Share of Immigrants in US Nears Highs of Early 20th Century, Report Finds

28 Sep 2015 | Author: | No comments yet »

Asians to Surpass Hispanics as Largest Foreign-Born Group in U.S. by 2055.

In the 50 years since Congress broadly reconfigured immigration to open the country to newcomers from around the world, 59 million foreign-born people have come to the United States, more than quadrupling the number of immigrants who were in the country in 1965 and bringing their share of the population close to the peak of another great influx a century ago, according to a report published Monday by the Pew Research Center.In a major shift in immigration patterns, Asians will surge past Hispanics to become the largest group of immigrants heading to the US by 2065, according to estimates in a new study. Since the Immigration and Nationality Act was passed in 1965, immigration has been the major driver of the country’s growth, with new immigrants, their children and grandchildren accounting for 55 percent of the increase, the report found.

The surge of immigration that has reshaped the American population over the last half century will transform the country for several decades to come, the projections indicate. The percentage of people living in the USA who were born outside the country reached 13.7% in 2015 and is projected to hit a record 14.9% in 2025, the report said. Whereas in 1965 most immigrants came from Europe, since then about half of all immigrants have come from Latin America, with one country, Mexico, sending by far the most people.

The foreign-born, who made up just 5% of the nation’s population in 1965, when Congress completely rewrote the country’s immigration laws, make up 14% today, the study found. Unlike the Latino population, which mostly shares a common language, Spanish, and many cultural traits, the census category of Asian takes in a vast array of ethnic and language groups, including Japanese, Chinese, Koreans, Filipinos, Indians and Pakistanis. That year, the country is expected to be 46% white and 24% Hispanic, with Asians representing 14% of the population—surpassing blacks, who will account for 13%. Asians are expected to constitute 36% of the immigrant population by 2055, surpassing Latinos, who by then will be 34% of immigrants, the study indicates.

Today, the U.S. is 62% white and 18% Hispanic. “With the U.S. population becoming more diverse, this has the potential to reshape American politics,” Mr. Twelve per cent said “illegal”; “overpopulation” was at 5%; “legality (other than illegal)” at 4%; and “jobs”, “deportation”, “Americans” and “work ethic” at 3% each. That prompted many Americans to call for an immigration slowdown and proved harmful to immigrants who struggled to get ahead, a situation Beck said is happening again. “This has been our point all along: If you want to have a good situation for immigrants, there’s a threshold that you’ve got to keep it below,” Beck said. “We know what happened last time. Americans also said immigrants are likely to make the US better, with 45% agreeing with that statement and 37% saying they make the country worse; 18% said they don’t have much of an effect one way or the other.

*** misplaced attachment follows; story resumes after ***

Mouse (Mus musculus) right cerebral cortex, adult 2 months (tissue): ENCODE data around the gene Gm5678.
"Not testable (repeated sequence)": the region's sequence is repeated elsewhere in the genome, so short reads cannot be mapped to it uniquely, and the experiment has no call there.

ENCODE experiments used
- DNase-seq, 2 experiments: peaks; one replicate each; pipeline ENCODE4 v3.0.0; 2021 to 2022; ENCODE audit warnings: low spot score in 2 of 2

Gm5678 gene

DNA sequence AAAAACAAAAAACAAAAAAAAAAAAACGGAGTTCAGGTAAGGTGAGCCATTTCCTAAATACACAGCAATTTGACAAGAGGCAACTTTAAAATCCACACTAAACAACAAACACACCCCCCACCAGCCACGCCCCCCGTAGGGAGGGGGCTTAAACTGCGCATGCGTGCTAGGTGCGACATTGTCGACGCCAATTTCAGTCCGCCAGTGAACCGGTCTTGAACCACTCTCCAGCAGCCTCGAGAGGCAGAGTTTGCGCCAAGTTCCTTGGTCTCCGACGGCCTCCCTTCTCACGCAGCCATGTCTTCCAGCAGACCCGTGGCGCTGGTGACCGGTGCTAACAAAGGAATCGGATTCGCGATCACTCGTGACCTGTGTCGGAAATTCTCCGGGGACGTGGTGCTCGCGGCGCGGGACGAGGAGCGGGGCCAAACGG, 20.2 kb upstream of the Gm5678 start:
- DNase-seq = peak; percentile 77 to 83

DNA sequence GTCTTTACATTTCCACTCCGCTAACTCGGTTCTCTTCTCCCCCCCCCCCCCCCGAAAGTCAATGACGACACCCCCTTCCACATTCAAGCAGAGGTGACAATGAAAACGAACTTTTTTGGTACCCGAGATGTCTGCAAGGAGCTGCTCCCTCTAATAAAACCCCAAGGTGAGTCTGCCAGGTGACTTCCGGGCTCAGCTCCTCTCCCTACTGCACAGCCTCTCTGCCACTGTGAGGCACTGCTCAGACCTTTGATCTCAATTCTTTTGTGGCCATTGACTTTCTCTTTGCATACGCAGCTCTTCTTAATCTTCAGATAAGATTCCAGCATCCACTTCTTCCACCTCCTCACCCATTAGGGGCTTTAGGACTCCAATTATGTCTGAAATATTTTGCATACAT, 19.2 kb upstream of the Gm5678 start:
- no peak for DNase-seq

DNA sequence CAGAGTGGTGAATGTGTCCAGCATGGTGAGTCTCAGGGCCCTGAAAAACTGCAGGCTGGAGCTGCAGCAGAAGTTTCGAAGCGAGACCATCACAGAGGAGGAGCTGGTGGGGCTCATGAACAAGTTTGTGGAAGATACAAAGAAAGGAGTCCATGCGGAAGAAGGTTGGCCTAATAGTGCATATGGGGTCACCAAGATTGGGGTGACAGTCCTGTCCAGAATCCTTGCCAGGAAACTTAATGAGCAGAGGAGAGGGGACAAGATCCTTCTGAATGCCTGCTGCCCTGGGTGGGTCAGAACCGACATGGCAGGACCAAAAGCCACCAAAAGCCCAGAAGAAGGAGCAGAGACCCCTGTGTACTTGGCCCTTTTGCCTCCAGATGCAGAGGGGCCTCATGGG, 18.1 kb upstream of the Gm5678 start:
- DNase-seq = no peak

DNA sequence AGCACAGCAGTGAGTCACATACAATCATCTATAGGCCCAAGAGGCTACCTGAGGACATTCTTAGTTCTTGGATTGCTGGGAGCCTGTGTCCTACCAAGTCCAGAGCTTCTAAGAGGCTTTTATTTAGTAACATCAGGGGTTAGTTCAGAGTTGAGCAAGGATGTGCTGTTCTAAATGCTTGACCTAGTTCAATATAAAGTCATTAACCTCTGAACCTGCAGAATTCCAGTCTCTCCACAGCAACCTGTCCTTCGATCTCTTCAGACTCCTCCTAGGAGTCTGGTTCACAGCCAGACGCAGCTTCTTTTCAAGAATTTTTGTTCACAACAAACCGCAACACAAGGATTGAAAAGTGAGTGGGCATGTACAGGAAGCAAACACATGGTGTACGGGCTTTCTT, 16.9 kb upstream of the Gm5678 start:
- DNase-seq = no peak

Immigrants from the Middle East fared worse in public opinion, with just 20% saying their effect on the country has been mostly positive, and 39% saying their impact has been mostly negative. The Pew study was designed to look at how immigration has changed the racial and ethnic makeup of the U.S. since Congress passed the 1965 Immigration and Naturalization Act.

According to Pew projections based on current trends, by 2055 whites will lose their majority status in the population, and their share will continue to decline. That law abolished a quota system based on national origin, which had barred most immigrants from outside of western Europe and led to a sharp increase in immigration from Asia, Africa and Latin America. The survey found that people’s attitudes toward immigration depend on their political affiliation — with Democrats more favorable than Republicans — and also on whether a person knows an immigrant personally, said Mark Lopez, director of Hispanic research at Pew and a coauthor of the report. He noted that the poll was conducted in the spring, before Republican presidential candidate Donald Trump sparked national debate with calls for much tougher immigration enforcement and criticism of some Mexican immigrants.

Views were nearly the opposite among Republicans, 53% of whom said immigrants were making American society worse in the long run, and 31% saying they were making things better. It became very restrictive in the 1920s, and it’s very possible that could happen again,” he said. “But today, more Americans believe immigration is a strength rather than a burden.” The combined population share of foreign-born people and their U.S.-born children is 26%. Chief among them is the lower birthrate in Mexico, which has reduced pressure on heads of households and other family members to seek higher-paying jobs in the U.S.

Police: Student stabbed at Baltimore high school dies

20 Jan 2016 | Author: | No comments yet »

Police Identify Student Killed In City School Stabbing.

Baltimore police spokesman T.J. The teen had been in class on the third floor of the school building in the 1300 block of McCulloh Street when a sophomore went into the classroom and stabbed him at approximately noon on Tuesday, Nov. 24, police reported. Police said Sunday that investigators are collaborating with the state’s attorney’s office to file additional charges now that the victim has died. Crawford remains in police custody, officials reported. “It’s a tragedy anytime we have someone killed in an act of violence, even moreso when it’s a child.

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